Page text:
I held the box in my palm, presented it to him, then set it aside as a keepsake. It fit with what I remembered of her: practiced hostess, devoted mother, shuffling around the dim house in slippers, skinny legs protruding under her terry cloth robe, asking me once more before bed if I needed anything. Her own teeth, long, rectangular, stained from coffee and cigarettes. She didn’t show them often. When she smiled for the camera, posing next to or behind her kids, it was demure, a bit embarrassed, a tinge of “ah, you’ve caught me!” hanging around her expression.
But digging farther down, past detritus of family vacations and a fourth-grade report card noting my husband’s tendency to goof off in class, we found more teeth. In drawstring velvet jewelry bags. In tiny manila folders. In a flat box with cardboard dividers, each tooth carefully placed like a kitchen utensil. Cuspids, molars, the odd incisor, some clean and shining, others clinging to shreds of old blood, and one with a metal brace epoxied onto its thin ivory surface. When we got to the bottom of the drawer, receipts and pictures and birthday cards removed, there were still more loose teeth, rolling around among the dust and grit–too many, I felt, for three children to lose.
The part of the Demeter story that I find the most poignant is the tension between permanence and change. She gets her daughter back, but has to immediately accept that she will lose her again. Again and again and again. When Persephone left Hades, she plucked those three seeds like garnet teeth from the mouth of the pomegranate, setting into motion an inescapable cycle of loss and reunion. Of change.
“All changed, changed utterly,” Yeats says in his elegiac poem “Easter 1916.” He calls this change “A terrible beauty.” The terror, I can see. The last three years of my life have included an axis-shifting divorce, a public coming-out, another shattering breakup, and a global pandemic. These changes have wrung and frightened and depleted and exhausted me; they’ve scratched at my spirit, torn my self-image. I’m sorry, Yeats, but I struggle to see the beauty in change.
Except, maybe, when I’m looking at a skull.
Why did I want that deer skull to begin with?
A friend of mine collected natural curiosities. I went to his house every now and then, went for long rambling walks with his wife around their property while we talked about writing and dogs and, always, eventually, my marriage. Beautiful, inspiring, intimate conversations that made me feel like it was normal to be a little unhappy. It felt grown-up, even artistic, to have one understanding of my marriage at home–supportive, fun, loving, the kind of daily domestic ease many people dream of–and then a different understanding when I talked about my marriage with friends. I was obsessed with what wasn’t happening, all the sex I wasn’t having, how a chance to understand my own queerness had already passed me by, and those doors were closing forever now. The person I wanted to be–the person I could have been–was receding from me and, naturally, it was my marriage’s fault. But this passage-of-time stuff was iconic, too. I thought about all the unhappy marriages I saw on TV and film, all the Don and Betty Drapers living beautiful but passionless lives in tandem. Marriage wasn’t glamorous anymore; what was glamorous was being quietly, stoically disappointed by marriage.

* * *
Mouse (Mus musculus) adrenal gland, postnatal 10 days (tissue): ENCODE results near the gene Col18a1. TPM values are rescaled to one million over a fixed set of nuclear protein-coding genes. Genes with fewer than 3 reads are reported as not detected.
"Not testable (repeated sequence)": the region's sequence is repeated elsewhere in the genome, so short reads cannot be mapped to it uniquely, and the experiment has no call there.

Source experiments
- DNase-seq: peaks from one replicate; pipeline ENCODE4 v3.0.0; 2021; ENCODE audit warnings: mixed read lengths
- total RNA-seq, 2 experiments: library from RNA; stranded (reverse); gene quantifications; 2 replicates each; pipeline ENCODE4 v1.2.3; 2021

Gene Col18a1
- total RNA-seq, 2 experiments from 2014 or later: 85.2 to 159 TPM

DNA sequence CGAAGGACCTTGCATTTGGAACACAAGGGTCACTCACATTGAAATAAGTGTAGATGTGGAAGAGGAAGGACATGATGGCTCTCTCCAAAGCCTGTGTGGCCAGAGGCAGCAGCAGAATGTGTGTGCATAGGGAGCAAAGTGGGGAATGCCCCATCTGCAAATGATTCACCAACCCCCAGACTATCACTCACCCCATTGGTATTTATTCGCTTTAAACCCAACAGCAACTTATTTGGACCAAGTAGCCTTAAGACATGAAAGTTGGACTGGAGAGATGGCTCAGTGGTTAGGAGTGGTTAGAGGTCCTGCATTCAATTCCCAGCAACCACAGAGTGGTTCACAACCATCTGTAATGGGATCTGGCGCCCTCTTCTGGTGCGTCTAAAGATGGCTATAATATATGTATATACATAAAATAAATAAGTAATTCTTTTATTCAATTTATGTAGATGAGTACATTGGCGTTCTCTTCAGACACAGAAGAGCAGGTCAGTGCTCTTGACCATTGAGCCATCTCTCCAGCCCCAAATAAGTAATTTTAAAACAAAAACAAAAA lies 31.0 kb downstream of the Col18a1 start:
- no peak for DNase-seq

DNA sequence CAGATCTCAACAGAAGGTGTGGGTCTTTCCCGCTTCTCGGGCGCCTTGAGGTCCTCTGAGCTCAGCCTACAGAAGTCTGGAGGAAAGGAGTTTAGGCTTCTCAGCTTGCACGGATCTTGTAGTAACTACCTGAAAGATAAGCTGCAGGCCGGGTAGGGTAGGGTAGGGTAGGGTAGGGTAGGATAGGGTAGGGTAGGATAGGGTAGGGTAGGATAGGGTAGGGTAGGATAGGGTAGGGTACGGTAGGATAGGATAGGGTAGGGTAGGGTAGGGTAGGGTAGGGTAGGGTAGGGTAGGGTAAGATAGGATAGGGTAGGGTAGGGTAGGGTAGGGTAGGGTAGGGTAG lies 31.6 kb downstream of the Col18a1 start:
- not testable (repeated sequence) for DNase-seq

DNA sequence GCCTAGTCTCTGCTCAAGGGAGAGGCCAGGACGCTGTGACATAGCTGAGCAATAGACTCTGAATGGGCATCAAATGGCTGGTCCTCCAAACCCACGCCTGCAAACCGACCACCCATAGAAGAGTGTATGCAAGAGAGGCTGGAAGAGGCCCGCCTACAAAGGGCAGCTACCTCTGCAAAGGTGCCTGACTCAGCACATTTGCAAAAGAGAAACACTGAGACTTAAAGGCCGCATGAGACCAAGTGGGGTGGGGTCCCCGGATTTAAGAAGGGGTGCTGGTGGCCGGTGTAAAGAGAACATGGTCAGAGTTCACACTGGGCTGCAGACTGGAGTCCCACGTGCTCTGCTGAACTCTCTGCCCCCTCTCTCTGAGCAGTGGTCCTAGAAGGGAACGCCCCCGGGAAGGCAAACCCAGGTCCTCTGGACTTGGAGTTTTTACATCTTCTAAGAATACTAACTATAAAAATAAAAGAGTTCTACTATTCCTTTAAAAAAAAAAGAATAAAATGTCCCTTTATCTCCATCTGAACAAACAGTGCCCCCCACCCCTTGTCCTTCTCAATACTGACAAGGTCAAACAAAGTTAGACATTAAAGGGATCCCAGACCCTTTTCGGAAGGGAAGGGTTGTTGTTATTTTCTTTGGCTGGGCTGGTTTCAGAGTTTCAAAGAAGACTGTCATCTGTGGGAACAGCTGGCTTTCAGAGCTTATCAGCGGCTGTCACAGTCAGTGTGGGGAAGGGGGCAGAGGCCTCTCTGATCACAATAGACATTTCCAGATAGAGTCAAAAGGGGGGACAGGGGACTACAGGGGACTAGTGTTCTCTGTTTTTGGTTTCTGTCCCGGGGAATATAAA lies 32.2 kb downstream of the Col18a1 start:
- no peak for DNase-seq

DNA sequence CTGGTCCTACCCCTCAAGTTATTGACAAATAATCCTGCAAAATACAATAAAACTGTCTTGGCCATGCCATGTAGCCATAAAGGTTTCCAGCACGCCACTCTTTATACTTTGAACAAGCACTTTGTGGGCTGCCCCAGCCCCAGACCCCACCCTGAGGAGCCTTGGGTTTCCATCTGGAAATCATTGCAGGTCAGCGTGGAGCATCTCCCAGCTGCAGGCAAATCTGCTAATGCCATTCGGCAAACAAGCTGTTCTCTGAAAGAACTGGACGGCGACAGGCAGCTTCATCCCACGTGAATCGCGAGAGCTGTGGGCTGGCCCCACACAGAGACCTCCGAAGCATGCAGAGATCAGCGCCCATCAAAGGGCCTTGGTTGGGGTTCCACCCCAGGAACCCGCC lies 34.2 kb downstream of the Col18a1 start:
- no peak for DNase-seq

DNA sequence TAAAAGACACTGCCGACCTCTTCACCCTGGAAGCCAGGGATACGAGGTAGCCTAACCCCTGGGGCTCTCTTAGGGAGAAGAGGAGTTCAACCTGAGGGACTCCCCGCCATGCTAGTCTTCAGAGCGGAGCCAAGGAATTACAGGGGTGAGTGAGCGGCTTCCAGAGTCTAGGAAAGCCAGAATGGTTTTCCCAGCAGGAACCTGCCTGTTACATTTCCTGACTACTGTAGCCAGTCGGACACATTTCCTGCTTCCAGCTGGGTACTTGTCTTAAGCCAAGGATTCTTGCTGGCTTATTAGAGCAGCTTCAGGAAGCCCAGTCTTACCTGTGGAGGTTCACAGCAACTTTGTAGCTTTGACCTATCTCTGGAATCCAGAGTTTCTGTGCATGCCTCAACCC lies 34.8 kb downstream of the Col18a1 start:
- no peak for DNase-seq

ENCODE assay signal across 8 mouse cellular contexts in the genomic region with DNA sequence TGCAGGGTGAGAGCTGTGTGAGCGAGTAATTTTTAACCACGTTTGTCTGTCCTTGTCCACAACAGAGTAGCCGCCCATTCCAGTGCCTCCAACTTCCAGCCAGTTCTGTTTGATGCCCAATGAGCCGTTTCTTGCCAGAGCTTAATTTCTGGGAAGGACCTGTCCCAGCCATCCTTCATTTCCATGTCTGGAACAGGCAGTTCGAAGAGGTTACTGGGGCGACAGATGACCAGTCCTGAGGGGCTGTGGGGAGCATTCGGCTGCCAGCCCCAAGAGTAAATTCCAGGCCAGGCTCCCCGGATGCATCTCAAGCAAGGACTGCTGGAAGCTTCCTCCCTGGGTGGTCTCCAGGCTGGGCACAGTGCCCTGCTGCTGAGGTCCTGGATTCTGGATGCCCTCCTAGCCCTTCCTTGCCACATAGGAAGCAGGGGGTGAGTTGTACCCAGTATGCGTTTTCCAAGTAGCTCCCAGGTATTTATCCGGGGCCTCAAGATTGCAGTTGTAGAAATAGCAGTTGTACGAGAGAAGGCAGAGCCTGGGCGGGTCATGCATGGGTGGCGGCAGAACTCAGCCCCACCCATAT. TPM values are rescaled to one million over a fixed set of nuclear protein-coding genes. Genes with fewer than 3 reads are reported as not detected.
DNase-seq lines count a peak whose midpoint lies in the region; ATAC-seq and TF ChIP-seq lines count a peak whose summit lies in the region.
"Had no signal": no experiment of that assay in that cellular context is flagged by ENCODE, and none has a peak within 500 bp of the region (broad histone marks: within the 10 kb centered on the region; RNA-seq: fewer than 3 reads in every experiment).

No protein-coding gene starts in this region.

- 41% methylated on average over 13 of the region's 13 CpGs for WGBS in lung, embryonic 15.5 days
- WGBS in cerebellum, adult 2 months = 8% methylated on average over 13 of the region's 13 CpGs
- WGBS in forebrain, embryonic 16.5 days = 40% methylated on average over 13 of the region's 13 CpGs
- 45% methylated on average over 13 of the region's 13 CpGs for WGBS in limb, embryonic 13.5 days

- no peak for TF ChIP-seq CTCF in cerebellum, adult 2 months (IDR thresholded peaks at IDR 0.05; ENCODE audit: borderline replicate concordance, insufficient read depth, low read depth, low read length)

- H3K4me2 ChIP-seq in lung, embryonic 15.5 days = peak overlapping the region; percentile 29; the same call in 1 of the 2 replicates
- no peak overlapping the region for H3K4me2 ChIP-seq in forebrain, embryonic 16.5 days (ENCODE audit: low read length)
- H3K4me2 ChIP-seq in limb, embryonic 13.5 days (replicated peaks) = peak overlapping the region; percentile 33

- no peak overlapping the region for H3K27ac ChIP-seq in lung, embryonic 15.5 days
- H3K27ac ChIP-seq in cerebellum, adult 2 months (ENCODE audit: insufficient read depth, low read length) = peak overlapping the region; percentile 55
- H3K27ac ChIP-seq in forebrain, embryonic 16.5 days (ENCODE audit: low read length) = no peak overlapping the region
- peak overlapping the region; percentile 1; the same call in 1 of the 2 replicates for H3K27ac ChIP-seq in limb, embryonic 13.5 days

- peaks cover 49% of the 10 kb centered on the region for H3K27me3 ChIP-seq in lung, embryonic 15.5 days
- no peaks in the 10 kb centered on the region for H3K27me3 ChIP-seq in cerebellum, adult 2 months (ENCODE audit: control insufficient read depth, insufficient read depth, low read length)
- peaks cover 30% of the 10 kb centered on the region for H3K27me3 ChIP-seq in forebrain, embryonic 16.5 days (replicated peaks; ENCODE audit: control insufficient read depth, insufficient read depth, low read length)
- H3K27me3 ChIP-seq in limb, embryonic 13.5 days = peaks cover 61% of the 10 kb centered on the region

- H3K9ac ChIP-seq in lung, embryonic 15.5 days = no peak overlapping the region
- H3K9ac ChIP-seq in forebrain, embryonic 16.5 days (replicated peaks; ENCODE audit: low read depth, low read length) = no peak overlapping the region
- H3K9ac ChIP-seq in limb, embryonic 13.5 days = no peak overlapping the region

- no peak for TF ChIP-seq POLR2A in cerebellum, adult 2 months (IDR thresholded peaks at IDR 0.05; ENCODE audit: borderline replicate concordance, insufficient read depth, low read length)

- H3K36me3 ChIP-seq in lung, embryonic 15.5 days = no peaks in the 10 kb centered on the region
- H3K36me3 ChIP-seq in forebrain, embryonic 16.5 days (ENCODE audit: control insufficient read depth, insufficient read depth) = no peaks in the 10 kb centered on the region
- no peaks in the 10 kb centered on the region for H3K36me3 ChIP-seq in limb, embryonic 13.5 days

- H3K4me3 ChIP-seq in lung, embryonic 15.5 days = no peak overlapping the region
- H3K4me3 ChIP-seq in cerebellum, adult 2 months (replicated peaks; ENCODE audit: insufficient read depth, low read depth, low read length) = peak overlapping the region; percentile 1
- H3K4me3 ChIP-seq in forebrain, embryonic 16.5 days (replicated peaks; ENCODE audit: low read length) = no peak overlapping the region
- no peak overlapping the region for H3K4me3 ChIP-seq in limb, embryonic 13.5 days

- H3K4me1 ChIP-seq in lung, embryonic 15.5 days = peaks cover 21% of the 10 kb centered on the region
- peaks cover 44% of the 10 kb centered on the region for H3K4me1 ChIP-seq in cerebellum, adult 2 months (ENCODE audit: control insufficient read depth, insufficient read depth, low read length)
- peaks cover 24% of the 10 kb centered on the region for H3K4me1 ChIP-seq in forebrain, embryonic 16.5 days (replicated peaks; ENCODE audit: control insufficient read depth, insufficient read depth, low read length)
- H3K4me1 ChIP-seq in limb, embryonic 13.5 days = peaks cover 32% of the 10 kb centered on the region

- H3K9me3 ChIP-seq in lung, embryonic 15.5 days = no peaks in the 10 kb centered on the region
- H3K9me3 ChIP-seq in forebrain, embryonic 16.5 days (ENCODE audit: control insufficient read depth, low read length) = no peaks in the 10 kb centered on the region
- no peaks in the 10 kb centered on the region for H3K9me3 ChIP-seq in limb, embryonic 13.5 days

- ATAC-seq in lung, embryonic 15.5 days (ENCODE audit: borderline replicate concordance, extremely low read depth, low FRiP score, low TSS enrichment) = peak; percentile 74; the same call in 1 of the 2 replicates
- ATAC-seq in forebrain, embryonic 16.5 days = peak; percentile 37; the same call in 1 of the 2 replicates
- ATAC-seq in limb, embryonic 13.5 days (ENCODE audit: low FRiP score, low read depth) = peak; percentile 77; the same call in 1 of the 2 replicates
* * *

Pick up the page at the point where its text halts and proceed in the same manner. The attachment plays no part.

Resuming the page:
After these conversations, I’d go inside my friend’s beautiful home and look at his collection. Hagstones, rocks with natural holes in them. A bone from a walrus penis. A big bull skull covered in turquoise. He had an entire bookshelf full of bones, jars of feathers. I wanted these things, and more than that, I wanted to be the kind of person who would have these things. Someone in touch with nature, someone with the kind of sight that would go out into the world and notice an interesting knothole, know how to tell a swallows’ nest from a wrens’.
When I decided to harvest the skull from that roadkill deer, I didn’t know at the time what I wanted from it. If I was trying to be edgy, to figure out unusual ways I could break out of a stultifying traditional heterosexuality, or was just unhappy and needing a thrill that wasn’t sex.
But I know now that it sparked something in me, an urge to collect the world’s small, hidden, hard things. To hold them in my hands, display them in my home. And most of all to preserve the thing that doesn’t disintegrate. To remember that, underneath the muscle and skin and fur and everything else that changes and shifts, some things remain.
When I finally got to the bottom of my mother-in-law’s bedside drawer, I had stopped feeling tender and awed, had stopped laughing. It wasn’t cute anymore; it was uncanny. I brushed the dozens of baby teeth out of the drawer into the garbage can with the blade of my palm, then wiped it on my jeans, trying to rid myself of the feel of teeth. Where had they all come from? And why had she kept so many? There was something strange here, something I couldn’t understand, that I didn’t feel comfortable looking too closely at.
Now, several skulls later, I know. When I think about what part of myself is going to remain–to outlast my marriage, the pandemic, this season of decay and loss–I understand why someone might hold onto what is small and durable.
She didn’t want things to change.
Kate Lechler’s (she/they) work has appeared in Fireside Fiction, Podcastle, and Shimmer, among other places. They teach British literature at the University of Mississippi in Oxford, Miss., where they live with their dog, Charlie, collect skulls, and write about the apocalypse.